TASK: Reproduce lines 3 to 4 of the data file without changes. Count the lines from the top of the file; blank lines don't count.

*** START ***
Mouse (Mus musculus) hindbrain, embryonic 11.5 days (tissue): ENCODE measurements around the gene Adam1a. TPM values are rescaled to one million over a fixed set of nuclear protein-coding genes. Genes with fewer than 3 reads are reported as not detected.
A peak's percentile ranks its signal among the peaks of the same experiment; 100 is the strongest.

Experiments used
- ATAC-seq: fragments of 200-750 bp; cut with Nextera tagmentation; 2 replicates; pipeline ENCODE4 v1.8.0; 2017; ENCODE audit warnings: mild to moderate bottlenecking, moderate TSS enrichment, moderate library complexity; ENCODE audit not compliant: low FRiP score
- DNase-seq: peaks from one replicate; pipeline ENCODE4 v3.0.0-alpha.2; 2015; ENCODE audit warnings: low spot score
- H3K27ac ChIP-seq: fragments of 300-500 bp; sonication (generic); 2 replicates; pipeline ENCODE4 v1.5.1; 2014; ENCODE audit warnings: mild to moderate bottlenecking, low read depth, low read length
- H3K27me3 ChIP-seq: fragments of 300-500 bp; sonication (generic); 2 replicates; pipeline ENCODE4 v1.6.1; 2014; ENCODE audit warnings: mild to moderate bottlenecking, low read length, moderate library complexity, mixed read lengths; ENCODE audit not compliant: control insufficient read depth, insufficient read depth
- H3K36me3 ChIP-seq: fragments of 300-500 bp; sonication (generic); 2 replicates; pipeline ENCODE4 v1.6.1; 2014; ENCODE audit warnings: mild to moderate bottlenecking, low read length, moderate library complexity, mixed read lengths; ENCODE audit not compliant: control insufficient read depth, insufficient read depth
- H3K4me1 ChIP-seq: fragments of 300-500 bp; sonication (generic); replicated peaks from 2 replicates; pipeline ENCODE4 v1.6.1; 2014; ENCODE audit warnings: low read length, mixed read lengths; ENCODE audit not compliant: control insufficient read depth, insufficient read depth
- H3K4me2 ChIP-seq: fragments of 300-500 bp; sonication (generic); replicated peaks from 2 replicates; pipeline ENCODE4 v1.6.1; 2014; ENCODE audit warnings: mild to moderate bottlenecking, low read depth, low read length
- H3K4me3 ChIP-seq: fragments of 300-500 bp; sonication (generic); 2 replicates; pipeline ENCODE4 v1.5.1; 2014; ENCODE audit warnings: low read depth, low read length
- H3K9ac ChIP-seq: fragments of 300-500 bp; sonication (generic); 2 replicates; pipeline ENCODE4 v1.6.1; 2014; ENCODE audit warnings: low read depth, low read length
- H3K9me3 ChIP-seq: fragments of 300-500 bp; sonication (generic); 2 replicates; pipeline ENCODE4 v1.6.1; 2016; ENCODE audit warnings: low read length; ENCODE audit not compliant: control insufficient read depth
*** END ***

Experiments used
- ATAC-seq: fragments of 200-750 bp; cut with Nextera tagmentation; 2 replicates; pipeline ENCODE4 v1.8.0; 2017; ENCODE audit warnings: mild to moderate bottlenecking, moderate TSS enrichment, moderate library complexity; ENCODE audit not compliant: low FRiP score